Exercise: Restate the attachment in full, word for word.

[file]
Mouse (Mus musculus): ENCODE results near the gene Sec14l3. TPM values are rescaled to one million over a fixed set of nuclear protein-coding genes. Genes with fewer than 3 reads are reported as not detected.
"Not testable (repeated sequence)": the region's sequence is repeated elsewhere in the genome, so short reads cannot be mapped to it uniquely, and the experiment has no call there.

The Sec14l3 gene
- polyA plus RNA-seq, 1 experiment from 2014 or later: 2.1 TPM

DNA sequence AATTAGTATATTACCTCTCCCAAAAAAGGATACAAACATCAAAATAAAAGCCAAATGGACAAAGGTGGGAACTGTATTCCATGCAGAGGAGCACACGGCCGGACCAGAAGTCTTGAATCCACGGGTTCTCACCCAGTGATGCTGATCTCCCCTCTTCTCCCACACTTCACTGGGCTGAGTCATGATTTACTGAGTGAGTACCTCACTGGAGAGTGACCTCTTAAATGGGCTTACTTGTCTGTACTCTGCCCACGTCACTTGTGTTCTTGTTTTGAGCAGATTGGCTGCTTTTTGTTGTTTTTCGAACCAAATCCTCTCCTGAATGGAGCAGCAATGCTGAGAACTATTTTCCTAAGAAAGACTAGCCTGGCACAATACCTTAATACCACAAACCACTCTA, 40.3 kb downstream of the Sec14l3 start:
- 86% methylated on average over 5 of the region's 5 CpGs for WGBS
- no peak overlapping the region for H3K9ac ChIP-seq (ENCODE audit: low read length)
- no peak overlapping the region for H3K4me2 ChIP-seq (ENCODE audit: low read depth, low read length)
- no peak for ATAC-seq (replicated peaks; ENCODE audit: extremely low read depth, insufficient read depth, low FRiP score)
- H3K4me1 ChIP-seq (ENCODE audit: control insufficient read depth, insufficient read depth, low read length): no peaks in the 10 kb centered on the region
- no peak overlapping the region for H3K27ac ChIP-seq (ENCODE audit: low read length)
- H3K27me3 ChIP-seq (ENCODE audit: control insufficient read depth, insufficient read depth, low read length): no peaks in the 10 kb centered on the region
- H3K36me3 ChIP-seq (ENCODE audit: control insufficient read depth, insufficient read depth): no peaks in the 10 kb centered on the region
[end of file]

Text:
Mouse (Mus musculus): ENCODE results near the gene Sec14l3. TPM values are rescaled to one million over a fixed set of nuclear protein-coding genes. Genes with fewer than 3 reads are reported as not detected.
"Not testable (repeated sequence)": the region's sequence is repeated elsewhere in the genome, so short reads cannot be mapped to it uniquely, and the experiment has no call there.

The Sec14l3 gene
- polyA plus RNA-seq, 1 experiment from 2014 or later: 2.1 TPM

DNA sequence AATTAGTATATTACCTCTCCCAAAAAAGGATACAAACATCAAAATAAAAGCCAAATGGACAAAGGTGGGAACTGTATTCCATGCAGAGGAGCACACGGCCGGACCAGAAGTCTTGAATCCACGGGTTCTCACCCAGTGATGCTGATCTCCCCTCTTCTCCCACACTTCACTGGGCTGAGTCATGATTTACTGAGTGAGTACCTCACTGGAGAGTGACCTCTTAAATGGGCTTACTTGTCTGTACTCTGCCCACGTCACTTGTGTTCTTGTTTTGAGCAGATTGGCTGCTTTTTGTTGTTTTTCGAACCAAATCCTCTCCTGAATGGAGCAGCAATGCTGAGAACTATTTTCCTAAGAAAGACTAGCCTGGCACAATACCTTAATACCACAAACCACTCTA, 40.3 kb downstream of the Sec14l3 start:
- 86% methylated on average over 5 of the region's 5 CpGs for WGBS
- no peak overlapping the region for H3K9ac ChIP-seq (ENCODE audit: low read length)
- no peak overlapping the region for H3K4me2 ChIP-seq (ENCODE audit: low read depth, low read length)
- no peak for ATAC-seq (replicated peaks; ENCODE audit: extremely low read depth, insufficient read depth, low FRiP score)
- H3K4me1 ChIP-seq (ENCODE audit: control insufficient read depth, insufficient read depth, low read length): no peaks in the 10 kb centered on the region
- no peak overlapping the region for H3K27ac ChIP-seq (ENCODE audit: low read length)
- H3K27me3 ChIP-seq (ENCODE audit: control insufficient read depth, insufficient read depth, low read length): no peaks in the 10 kb centered on the region
- H3K36me3 ChIP-seq (ENCODE audit: control insufficient read depth, insufficient read depth): no peaks in the 10 kb centered on the region